In 2015 I bought a Sinclair C5 from eBay. After a few rides, it was obvious the machine needed a bit of work. It sat in the garage for a couple of years before I had enough time to start the project to lick it into shape by way of a complete strip down and restoration.
I decided to film the project and set up a website and Twitter feed to record the progress.
Part 1: Vehicle check over
The first video to set the scene was published in April 2018. In this video we look at how to go about buying a C5, check over the vehicle’s exterior and take it out for a test ride:
Part 2: Vehicle Strip Down
In part two, I undertake a complete disassembly of the C5 in order to fully assess the condition of the chassis and inspect the parts:
Part 3: Rebuild
In this video I put the C5 back together again and various parts are replaced. I fit new brake cables, front brake blocks, tyres and inner tubes and replace the damaged wheel bearing and missing control box lid. The C5 gets an all over scrub and polish and new decals.
Part 4: Electrics
In the final part in this series, I take a detailed look at the C5’s electrical system. I take you on a tour of the vehicle electrics, service the motor and fit a safety wiring loom.
I then take the C5 out for a test ride, with some fancy arial camera shots.
Faults – Overview
As I went along I discovered a number of issues:
- Wonky rear right-hand wheel (close and damaged bearing)
- Front brakes – worn brake blocks
- Rear brake – not working. The brake lever sticks in the ‘on’ position, but brake doesn’t operate
- Cracked tyres – the original Sinclair branded tyres appear to be perishing
- Inner tubes – losing air
- minor rust on chassis and front forks
- Squeaky rear wheel. Initially thought to be caused by the damaged wheel bearing, it appears there is a secondary issue. It is thought that driving the C5 with a loose wheel has caused damage to the wheel.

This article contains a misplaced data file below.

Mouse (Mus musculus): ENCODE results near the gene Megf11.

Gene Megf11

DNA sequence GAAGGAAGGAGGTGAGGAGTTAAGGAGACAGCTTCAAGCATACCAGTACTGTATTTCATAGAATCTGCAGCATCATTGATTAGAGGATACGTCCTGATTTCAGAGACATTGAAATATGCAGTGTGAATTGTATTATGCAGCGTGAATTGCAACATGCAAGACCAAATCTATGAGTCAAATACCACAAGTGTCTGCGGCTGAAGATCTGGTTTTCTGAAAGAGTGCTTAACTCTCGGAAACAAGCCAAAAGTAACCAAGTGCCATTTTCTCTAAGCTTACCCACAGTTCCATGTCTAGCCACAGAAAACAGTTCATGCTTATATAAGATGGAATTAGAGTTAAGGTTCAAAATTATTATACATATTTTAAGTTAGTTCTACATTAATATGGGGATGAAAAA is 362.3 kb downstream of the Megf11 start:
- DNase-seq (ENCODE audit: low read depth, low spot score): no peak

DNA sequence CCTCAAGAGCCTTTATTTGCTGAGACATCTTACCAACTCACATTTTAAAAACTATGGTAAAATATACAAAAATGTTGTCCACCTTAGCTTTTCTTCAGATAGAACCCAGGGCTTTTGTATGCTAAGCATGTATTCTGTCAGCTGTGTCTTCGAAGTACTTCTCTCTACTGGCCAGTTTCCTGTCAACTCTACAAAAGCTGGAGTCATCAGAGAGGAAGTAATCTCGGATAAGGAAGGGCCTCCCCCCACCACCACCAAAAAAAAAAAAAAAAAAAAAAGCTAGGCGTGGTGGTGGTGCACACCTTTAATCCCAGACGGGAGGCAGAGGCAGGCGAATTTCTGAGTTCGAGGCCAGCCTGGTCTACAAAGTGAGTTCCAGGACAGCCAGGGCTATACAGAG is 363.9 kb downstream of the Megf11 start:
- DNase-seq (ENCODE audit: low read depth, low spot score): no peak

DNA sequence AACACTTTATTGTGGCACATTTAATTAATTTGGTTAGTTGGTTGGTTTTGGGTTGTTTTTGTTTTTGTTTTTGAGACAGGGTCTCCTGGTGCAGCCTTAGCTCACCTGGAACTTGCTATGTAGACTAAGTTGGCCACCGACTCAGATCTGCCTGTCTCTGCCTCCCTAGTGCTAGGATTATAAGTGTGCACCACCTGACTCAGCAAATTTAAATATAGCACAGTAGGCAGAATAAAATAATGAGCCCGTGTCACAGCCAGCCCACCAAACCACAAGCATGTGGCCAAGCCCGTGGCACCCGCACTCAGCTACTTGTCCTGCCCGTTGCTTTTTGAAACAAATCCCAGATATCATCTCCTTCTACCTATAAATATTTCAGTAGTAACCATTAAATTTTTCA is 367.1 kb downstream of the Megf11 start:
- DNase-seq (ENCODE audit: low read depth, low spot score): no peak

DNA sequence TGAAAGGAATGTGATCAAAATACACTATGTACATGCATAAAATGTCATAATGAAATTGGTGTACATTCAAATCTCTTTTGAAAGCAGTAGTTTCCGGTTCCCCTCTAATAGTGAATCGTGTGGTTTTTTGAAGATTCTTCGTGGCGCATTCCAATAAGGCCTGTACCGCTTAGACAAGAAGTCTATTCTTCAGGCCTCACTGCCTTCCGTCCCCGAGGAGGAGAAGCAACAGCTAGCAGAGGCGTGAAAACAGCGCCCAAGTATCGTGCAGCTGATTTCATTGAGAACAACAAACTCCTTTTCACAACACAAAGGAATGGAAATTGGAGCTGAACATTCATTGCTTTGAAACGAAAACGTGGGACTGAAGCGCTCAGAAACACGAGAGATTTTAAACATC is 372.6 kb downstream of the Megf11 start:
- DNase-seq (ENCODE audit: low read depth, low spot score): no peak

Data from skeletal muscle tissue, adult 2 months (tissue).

- Intermittent motor activation – sometimes the motor cuts out. This is solved by waggling the cable at the rear of the ‘pod’
- Battery – a car battery has been fitted in place of the original Sinclair battery. This is working but needs a spanner to disconnect / reconnect the battery. Not ideal
- Battery connections poor. The original Sinclair C5 terminals have been replaced with ordinary car battery terminals. These need bolting on every time the battery is connected. This also means an important safety feature (the emergency power switch) has been by-passed.
- Dirty body shell with some scratches
- Yellow reflective ‘decals’ are pealing off or damaged
None of these are major issues and it’s fair to say that this is not the most challenging C5 restoration ever undertaken. All the parts are present (these can be expensive to obtain) and it looks to have had light use and been stored under cover throughout its life. However, it is enough of a challenge for a novice C5 owner such as myself, and for someone more used to troubleshooting electrical issues rather than mechanical problems.
I had a visit from Youtubers Neil (Retro Man Cave) and Ryan (EV Opinion) who were keen to come and take a look at the (nearly finished) C5 in November 2018. Neil has a channel dedicated to retro computers and games. Ryan has a channel with videos about EV’s (electric vehicles). For full details see here.